Zenabis Global (TSXV:ZENA) is not a name that is usually on most marijuana investors’ radars. Then again, in this post-legalization environment, it’s easy to see how a company like Zenabis, which has yet to complete its initial cultivation ramp up, can be overlooked in lieu of a name like Aurora Cannabis, which is selling products and battling for market share.
That said, Zenabis, for the most part, was comfortable being the underdog, as it quietly ramped up capacity and inked supply agreements and LOIs with every provincial regulatory body across Canada. That is until last month, when the company announced a disastrous $100 million raise consisting of convertible debt, warrants, and equity.
Normally, this would have been par for the course in an industry characterized by dilution, but for a company viewed as a late comer to the scene, and one whose stock had already lost half its value from its highs, this raise was condemned by the market, which responded by slashing a further 40% off Zenabis’s share price following the announcement.
Now, with the stock trading at just $1.73 as of last close, I believe that most of the risk has been priced in, and Zenabis deserves a closer look at these levels.
What does Zenabis have going for it?
Although you might not have heard about Zenabis, it’s certainly no slouch when it comes to future capacity. Currently, the company is busy ramping up its 3.5 million square feet of production, which will give it a design capacity of 479,300 kg annually, placing it right behind Aurora in terms of production space. Moreover, owing to expected benefits of scale and B.C.’s temperate climate, Zenabis will be one of the lowest-cost producers on the market, with cost per dried flower expected to come in at $0.75-1.10 from its Langley and Atholville greenhouses.
Finally, on the domestic front, along with provincial agreements, Zenabis can also boast a supply deal with Shoppers Drug Mart and Pharmasave for its medicinal offerings, while internationally, Zenabis has signed international LOIs and supply partnerships with multiple European and South American players in the cannabis space.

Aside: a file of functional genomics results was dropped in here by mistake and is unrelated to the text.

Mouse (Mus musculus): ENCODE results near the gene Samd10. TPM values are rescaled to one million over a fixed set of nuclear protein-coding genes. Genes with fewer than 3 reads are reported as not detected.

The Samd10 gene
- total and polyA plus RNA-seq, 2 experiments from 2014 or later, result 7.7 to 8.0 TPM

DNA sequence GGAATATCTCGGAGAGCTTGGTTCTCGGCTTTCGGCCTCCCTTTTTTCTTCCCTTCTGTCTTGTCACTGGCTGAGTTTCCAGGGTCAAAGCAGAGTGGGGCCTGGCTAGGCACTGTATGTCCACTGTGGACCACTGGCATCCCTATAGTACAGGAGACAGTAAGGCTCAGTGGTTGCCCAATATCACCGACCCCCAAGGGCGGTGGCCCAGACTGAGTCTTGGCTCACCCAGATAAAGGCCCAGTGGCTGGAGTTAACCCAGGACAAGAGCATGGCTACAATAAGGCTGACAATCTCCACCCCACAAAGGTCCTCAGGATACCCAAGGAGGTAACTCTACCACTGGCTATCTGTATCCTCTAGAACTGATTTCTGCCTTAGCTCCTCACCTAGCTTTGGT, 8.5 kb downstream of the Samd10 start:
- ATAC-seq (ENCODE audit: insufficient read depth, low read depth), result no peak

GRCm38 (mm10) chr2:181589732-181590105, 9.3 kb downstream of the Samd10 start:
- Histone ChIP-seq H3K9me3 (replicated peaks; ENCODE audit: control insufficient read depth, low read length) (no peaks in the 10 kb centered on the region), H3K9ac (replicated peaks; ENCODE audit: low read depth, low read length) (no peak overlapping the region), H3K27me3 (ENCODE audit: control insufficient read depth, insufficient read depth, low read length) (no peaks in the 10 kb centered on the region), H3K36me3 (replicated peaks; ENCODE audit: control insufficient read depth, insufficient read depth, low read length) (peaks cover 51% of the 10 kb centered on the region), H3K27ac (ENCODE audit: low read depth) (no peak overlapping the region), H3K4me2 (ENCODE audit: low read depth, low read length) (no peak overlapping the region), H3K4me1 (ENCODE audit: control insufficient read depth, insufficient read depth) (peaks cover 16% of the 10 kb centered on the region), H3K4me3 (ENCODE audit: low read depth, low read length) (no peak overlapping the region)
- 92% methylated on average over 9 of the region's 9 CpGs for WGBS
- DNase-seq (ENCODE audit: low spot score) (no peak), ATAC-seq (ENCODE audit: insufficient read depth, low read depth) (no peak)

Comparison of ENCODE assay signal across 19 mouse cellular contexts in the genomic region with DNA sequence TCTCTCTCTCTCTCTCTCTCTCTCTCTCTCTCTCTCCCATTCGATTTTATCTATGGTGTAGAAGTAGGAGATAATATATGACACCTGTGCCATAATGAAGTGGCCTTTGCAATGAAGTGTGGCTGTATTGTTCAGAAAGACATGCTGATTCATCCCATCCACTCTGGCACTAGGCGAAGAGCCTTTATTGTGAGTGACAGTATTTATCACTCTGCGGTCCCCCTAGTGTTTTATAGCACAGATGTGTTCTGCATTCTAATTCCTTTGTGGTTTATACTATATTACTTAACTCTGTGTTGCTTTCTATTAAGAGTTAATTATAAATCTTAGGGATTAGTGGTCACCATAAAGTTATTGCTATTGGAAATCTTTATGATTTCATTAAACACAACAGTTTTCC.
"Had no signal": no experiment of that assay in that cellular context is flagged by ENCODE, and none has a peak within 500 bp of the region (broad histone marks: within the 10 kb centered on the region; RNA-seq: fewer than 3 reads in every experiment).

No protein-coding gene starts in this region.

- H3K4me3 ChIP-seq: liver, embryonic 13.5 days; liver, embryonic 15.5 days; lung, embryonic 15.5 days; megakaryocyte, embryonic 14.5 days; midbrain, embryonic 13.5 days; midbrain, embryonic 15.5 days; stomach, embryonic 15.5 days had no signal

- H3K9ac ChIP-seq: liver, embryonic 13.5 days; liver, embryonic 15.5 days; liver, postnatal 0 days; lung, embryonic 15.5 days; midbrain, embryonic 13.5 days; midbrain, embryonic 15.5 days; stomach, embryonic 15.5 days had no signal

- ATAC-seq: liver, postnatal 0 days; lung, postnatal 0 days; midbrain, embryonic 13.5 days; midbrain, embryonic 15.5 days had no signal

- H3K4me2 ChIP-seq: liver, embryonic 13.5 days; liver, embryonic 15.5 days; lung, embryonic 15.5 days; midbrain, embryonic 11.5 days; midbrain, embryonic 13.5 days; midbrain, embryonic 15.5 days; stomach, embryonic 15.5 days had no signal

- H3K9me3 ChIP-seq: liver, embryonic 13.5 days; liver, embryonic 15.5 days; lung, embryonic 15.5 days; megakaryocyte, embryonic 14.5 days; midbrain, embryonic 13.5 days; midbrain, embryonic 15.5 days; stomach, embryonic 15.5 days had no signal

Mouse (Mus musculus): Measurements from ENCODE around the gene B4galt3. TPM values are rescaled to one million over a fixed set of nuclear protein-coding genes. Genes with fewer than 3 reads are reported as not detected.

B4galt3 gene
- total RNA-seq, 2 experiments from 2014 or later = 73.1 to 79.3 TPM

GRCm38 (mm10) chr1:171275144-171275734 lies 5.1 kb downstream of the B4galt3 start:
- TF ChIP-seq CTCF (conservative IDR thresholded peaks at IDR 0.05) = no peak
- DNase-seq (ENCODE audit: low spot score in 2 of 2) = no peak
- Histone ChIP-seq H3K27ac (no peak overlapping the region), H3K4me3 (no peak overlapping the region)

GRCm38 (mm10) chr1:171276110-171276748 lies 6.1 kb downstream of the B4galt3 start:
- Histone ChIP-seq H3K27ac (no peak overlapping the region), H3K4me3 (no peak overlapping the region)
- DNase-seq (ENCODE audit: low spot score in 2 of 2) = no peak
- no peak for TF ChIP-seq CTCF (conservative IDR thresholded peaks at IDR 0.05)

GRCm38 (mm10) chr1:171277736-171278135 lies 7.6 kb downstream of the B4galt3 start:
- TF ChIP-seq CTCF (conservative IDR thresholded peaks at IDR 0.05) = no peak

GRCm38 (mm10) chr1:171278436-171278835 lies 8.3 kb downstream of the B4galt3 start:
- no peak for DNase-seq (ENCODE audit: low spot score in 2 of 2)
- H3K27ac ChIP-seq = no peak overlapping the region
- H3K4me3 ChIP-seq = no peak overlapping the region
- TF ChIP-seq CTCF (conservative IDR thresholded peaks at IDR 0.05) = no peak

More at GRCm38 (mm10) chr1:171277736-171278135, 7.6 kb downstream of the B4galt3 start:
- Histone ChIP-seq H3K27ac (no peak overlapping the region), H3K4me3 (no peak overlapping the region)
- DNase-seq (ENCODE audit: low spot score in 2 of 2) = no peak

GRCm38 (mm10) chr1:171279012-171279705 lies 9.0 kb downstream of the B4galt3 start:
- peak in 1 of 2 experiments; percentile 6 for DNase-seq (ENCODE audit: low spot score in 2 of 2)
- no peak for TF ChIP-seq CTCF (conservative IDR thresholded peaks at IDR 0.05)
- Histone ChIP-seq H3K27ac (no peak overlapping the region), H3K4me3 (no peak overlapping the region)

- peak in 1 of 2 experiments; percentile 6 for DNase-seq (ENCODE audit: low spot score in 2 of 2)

Not without significant risks
Positives aside, Zenabis is not without risks. As mentioned, the company is a late comer, and the market no longer values companies based on capacity but rather on forward earnings metrics. In other words, if you’re still trying to raise capital so you can convert your existing produce warehouses for cannabis production, don’t expect investors to be keen on funding your ambitions.
Because Zenabis is the newcomer, I am concerned about the uphill battle for market share and coveted shelf space that is now facing Zenabis, (for instance, a company like Canopy already offers 170 SKUs for customers to select from).
Finally, Zenabis is also in need of serious cash, as converting warehouses is expensive business. For example, Zenabis’s crown jewel facility in Langley, B.C. has yet to receive a cultivation licence and is expected to require an estimated $150 million to get up and running.
However, even with all these risks, Zenabis is hard to ignore at these levels. Based on a back-of-the-envelope calculation and completion of its full facility ramp up, I expect Zenabis to end 2022 with $1.67 billion in revenues based on 50% of its fully funded production being sold at a blended average price of $3.50 per gram.
Based on an EBITDA margin of 28% (in line with the industry, though slightly below Aurora’s) and assigning a forward six times earnings multiple, I get an valuation of $5.20 per share, or a 200% upside from current levels. In other words, if you can stomach the volatility, Zenabis could return twice your investment (or more, if it works out its cash burn issues).
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Fool contributor Victoria Matsepudra has no position in any of the stocks mentioned.